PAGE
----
Although BMW and many other car manufacturers have been confronted with ever so stricter emissions standards (Prezi, 2018) (12), BMW has responded with grace, implementing “Eco-Pro” and “Efficient Dynamics” in all of its newest vehicles to reduce emissions from them. This is a smart and environmentally responsible move by BMW as many other car manufacturers are struggling to keep up or destroying current models and replacing them with electric models which the consumers would not like. Furthermore, BMW has striven to continue reducing its energy and water consumption and increase its recycling. The figures are remarkable with both energy and water consumption declining by over 31% since 2006 (Research Methods, 2018) and its total waste disposed declined by over 79% (Research Methods, 2018) (13).
BMW is also involved in many programmes to support local communities (Research Methods, 2018). This includes a “Care 4 Water” programme taken out with a non-profit organisation “Waves for Water” which in present in many countries such as Sierra Leone, Indonesia and Haiti (Waves For Water, 2016). This included BMW's own employees where they raised money to support third world countries and communities where access to clean water was scarce. (Research Methods, 2018).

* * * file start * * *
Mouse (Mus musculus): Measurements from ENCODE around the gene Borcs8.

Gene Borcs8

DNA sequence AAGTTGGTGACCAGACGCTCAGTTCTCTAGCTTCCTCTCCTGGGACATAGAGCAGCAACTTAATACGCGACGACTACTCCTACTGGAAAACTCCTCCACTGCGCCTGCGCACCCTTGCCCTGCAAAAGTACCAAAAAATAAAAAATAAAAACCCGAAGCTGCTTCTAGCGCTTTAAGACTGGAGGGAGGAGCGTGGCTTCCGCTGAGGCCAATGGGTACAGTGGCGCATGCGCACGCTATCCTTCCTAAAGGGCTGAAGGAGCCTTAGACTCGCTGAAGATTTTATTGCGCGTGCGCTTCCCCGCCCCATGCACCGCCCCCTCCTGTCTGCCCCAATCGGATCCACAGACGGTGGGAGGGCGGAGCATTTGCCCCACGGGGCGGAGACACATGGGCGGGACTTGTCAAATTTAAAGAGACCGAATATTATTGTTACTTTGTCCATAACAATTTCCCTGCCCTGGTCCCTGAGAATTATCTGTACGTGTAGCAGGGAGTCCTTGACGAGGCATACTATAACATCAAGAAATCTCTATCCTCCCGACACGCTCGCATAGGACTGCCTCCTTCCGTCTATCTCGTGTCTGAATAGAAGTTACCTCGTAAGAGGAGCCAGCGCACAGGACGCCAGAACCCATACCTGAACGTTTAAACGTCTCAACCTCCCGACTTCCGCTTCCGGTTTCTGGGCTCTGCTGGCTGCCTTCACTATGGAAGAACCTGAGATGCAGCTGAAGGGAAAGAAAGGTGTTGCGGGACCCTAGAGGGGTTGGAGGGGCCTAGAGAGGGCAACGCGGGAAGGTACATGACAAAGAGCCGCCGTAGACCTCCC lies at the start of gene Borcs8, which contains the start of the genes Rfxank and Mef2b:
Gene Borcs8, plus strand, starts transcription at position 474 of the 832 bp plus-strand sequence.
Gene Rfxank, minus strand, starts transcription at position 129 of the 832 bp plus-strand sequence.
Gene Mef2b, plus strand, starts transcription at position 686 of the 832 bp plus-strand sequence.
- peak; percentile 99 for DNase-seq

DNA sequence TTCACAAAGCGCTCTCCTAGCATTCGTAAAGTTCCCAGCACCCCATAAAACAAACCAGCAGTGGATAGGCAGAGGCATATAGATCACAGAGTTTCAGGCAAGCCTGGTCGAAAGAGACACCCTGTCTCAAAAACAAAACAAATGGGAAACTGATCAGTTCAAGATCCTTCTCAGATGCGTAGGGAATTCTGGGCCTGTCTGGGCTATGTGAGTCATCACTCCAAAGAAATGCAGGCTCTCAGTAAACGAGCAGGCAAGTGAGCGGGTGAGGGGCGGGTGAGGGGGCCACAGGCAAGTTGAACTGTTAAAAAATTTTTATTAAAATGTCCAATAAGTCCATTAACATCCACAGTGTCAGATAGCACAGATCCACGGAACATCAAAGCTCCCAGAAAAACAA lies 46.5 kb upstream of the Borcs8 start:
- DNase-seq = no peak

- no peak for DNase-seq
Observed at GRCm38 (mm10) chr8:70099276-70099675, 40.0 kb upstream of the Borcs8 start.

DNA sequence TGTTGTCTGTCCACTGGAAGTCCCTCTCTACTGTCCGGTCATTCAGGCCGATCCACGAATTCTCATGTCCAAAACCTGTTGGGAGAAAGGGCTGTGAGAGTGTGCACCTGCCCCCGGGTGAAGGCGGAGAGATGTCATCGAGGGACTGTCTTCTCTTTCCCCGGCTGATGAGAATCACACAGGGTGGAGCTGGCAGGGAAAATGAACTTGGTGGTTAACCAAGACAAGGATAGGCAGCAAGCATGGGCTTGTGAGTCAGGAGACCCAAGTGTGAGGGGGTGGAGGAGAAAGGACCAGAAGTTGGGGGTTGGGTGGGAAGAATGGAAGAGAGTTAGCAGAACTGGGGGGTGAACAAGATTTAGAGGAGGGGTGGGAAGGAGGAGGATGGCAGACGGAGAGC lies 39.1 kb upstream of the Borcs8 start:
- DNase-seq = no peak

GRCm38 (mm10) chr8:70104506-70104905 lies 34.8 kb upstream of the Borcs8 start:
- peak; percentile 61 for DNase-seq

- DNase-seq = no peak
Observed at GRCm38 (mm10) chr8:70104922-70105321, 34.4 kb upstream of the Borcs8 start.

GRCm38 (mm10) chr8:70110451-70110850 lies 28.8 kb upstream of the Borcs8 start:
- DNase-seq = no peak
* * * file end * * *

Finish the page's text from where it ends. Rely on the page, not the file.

Ethically, BMW also stands out, where they have strict gender equality and minorities equality in the work force. Over 14.5% of management positions are taken up by females within BMW (Research Methods, 2018) and they guarantee a gender neutral recruitment system (14). Lastly, BMW also invests heavily into its own workforce to “Educate and Empower” them. This included over 350 million Euro spending (Research Methods, 2018)
From my point of view I believe this approach used by BMW has been very successful as they still remain one of the leading brands in the automotive industry (Car Review, 2018) and the fact that they can help consumers be more environmentally friendly themselves by implementing automatic features such as “Efficient Dynamics” (BMW, 2018, it will deem popular with consumers as opposed to any other car brands.